The Slovenian army and police on Thursday pressed on with the fence work amid border tensions with Croatia, which says the fence has entered its territory.
Croatia’s foreign minister says she is hopeful Slovenia will move its razor-wire fence from a disputed zone on the border between the two neighboring countries.
Croatia says the fence that Slovenia is putting up to stem the flow of refugees has entered Croatian territory in seven locations. Minister Vesna Pusic said Thursday a formal protest note will be lodged with Slovenia later in the day.
Pusic says Croatia had a similar problem with Hungary when it erected its border fence. “We reacted the same way and Hungary removed the wire,” she said. “We expect the same reaction from Slovenia, they will move it.”
Slovenia has said it is avoiding contested border areas unresolved from the 1990s breakup of Yugoslavia. The small Alpine nation says it is overwhelmed by the refugee surge.
The leaders of Croatia and Slovenia will meet amid border tensions that erupted after Slovenia started building a razor-wire fence inside disputed territory to stem an influx of migrants.
Talks between Slovenian President Borut Pahor and Croatia’s Kolinda Grabar Kitarovic later Thursday are set to focus on the border spat, although the meeting was planned earlier for other issues.
Tensions soared Wednesday as Croatia announced a formal protest note to Slovenia saying sections of the fence are on Croatian territory. The foreign ministry insisted that Slovenia remove the fence.
Slovenia had said it was avoiding contested border areas unresolved from the 1990s breakup of Yugoslavia. The small Alpine nation says it has been overwhelmed by the influx of thousands of people crossing toward Western Europe.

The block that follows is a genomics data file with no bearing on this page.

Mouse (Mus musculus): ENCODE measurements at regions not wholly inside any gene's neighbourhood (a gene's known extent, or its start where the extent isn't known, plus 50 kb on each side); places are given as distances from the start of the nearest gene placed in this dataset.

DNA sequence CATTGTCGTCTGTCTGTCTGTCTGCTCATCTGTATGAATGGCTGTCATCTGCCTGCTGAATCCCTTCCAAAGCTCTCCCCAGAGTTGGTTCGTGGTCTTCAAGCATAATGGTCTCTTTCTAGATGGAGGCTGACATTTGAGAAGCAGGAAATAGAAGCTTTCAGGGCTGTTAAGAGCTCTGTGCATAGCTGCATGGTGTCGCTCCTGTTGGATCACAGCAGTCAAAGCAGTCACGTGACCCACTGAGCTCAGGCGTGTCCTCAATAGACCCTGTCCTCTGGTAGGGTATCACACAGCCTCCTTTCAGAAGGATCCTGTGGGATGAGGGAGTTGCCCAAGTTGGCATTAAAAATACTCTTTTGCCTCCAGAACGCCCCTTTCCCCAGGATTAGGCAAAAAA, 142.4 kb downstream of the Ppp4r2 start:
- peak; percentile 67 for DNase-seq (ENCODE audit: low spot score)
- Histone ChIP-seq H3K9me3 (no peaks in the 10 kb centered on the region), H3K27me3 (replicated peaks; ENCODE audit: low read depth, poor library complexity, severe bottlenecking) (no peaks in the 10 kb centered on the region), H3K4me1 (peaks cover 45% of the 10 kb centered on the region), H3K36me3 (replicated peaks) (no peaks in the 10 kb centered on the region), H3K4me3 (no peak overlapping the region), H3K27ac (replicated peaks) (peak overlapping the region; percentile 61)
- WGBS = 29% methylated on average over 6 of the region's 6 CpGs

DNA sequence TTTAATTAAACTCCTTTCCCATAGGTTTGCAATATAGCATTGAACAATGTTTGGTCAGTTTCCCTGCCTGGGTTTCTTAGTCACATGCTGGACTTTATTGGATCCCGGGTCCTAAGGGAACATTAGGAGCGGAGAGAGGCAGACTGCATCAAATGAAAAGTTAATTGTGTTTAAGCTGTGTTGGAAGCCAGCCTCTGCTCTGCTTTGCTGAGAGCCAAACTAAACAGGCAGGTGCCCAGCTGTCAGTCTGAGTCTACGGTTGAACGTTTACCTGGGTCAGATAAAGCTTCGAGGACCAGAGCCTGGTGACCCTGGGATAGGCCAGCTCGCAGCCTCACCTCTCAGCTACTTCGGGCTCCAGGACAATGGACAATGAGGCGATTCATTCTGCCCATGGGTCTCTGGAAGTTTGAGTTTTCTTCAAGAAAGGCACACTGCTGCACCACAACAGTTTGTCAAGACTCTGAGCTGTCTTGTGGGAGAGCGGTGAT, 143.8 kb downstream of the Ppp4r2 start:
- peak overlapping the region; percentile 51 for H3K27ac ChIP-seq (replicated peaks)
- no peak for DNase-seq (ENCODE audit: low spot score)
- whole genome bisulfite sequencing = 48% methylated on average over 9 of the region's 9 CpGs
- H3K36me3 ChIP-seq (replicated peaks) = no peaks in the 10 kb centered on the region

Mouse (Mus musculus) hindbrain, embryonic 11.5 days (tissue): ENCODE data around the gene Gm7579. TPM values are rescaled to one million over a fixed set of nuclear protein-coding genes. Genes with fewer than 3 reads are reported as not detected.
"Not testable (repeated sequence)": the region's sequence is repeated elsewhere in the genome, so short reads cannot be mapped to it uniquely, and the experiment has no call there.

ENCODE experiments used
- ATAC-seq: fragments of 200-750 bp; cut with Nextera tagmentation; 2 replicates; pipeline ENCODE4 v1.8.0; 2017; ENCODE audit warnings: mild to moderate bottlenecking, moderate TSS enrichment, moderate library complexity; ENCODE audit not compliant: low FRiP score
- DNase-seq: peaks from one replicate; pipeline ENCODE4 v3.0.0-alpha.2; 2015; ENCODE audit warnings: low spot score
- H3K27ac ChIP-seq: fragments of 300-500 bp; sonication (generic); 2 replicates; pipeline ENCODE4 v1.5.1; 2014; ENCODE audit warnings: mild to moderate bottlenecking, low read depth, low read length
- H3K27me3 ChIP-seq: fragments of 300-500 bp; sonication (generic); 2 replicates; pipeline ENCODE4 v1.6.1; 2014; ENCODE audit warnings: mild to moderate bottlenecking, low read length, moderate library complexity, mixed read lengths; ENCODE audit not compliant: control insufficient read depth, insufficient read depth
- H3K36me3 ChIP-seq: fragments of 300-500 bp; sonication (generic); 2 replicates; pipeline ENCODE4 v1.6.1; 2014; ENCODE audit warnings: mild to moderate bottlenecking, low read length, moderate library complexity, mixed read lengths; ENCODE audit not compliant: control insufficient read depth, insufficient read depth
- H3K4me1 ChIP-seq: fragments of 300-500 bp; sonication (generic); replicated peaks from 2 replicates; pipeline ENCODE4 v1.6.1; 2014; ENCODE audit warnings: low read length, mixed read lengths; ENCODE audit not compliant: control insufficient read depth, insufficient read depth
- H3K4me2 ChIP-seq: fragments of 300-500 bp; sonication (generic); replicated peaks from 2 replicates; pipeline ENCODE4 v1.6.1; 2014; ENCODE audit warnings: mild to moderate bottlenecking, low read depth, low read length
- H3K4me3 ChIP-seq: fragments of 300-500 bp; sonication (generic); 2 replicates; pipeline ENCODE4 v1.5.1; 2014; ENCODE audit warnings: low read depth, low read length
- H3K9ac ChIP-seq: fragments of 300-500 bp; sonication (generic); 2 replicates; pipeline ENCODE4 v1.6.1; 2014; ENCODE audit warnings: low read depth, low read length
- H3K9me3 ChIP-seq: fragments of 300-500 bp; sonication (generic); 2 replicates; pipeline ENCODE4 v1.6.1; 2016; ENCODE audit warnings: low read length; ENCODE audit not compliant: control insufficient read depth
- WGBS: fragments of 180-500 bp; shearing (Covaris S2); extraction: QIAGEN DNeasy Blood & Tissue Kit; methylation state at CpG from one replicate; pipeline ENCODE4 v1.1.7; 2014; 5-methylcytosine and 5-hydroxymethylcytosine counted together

Swedish police are urging people traveling to and from neighboring countries on Thursday to bring their passports or other identification documents as the country temporarily reintroduces border controls.
The move announced by the government late Wednesday means that Sweden is suspending the European Union’s passport-free travel rules, to control the flow of migrants entering the country from Denmark and Germany. The government said the move would “bring order” to Sweden’s reception of migrants and make sure they are registered as they enter the country.
With nearly 200,000 asylum-seekers expected by the end of the year, Sweden is receiving more per capita than any other EU nation.
Germany introduced temporary border controls in September. That hasn’t stemmed the flow of migrants, but German authorities say it’s given them more control of the situation.
Sweden’s prime minister is defending his decision to reintroduce border controls, saying it is no longer possible to properly control the country’s borders.
Stefan Lofven told reporters on Thursday that “when our authorities tell us we cannot guarantee the security and control of our borders, we need to listen.”
Speaking at a migration summit in Malta, Lofven said that his European Union partners understand Sweden’s decision, and that EU leaders need to revamp the rules for Europe’s passport-free area.
He said the EU needs “to discuss what the rules should look like. We need another system. That is obvious.”
Sweden currently has the highest number of migrants per capita of any EU country, as the bloc struggles to manage its biggest refugee emergency in decades.